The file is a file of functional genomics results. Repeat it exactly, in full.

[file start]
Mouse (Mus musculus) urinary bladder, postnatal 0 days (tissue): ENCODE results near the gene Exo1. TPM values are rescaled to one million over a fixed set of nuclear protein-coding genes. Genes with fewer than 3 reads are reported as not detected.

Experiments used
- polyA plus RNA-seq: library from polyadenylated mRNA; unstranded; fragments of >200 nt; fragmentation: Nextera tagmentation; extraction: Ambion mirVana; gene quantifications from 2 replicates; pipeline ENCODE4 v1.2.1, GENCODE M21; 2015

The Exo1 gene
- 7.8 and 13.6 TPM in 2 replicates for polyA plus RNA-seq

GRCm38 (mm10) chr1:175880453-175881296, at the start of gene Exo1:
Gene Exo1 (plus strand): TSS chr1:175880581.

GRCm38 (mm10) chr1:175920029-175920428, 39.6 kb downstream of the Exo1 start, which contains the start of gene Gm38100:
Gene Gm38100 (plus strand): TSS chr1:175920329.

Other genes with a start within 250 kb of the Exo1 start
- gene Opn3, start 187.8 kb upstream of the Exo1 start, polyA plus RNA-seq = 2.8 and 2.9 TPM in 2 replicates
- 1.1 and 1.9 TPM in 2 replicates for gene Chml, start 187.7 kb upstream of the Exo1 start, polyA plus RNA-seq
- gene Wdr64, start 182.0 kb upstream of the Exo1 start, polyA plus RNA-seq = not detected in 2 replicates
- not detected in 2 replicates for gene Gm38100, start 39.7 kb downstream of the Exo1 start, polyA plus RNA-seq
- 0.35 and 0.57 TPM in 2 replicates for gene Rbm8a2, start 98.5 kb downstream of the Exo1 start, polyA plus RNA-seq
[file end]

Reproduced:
Mouse (Mus musculus) urinary bladder, postnatal 0 days (tissue): ENCODE results near the gene Exo1. TPM values are rescaled to one million over a fixed set of nuclear protein-coding genes. Genes with fewer than 3 reads are reported as not detected.

Experiments used
- polyA plus RNA-seq: library from polyadenylated mRNA; unstranded; fragments of >200 nt; fragmentation: Nextera tagmentation; extraction: Ambion mirVana; gene quantifications from 2 replicates; pipeline ENCODE4 v1.2.1, GENCODE M21; 2015

The Exo1 gene
- 7.8 and 13.6 TPM in 2 replicates for polyA plus RNA-seq

GRCm38 (mm10) chr1:175880453-175881296, at the start of gene Exo1:
Gene Exo1 (plus strand): TSS chr1:175880581.

GRCm38 (mm10) chr1:175920029-175920428, 39.6 kb downstream of the Exo1 start, which contains the start of gene Gm38100:
Gene Gm38100 (plus strand): TSS chr1:175920329.

Other genes with a start within 250 kb of the Exo1 start
- gene Opn3, start 187.8 kb upstream of the Exo1 start, polyA plus RNA-seq = 2.8 and 2.9 TPM in 2 replicates
- 1.1 and 1.9 TPM in 2 replicates for gene Chml, start 187.7 kb upstream of the Exo1 start, polyA plus RNA-seq
- gene Wdr64, start 182.0 kb upstream of the Exo1 start, polyA plus RNA-seq = not detected in 2 replicates
- not detected in 2 replicates for gene Gm38100, start 39.7 kb downstream of the Exo1 start, polyA plus RNA-seq
- 0.35 and 0.57 TPM in 2 replicates for gene Rbm8a2, start 98.5 kb downstream of the Exo1 start, polyA plus RNA-seq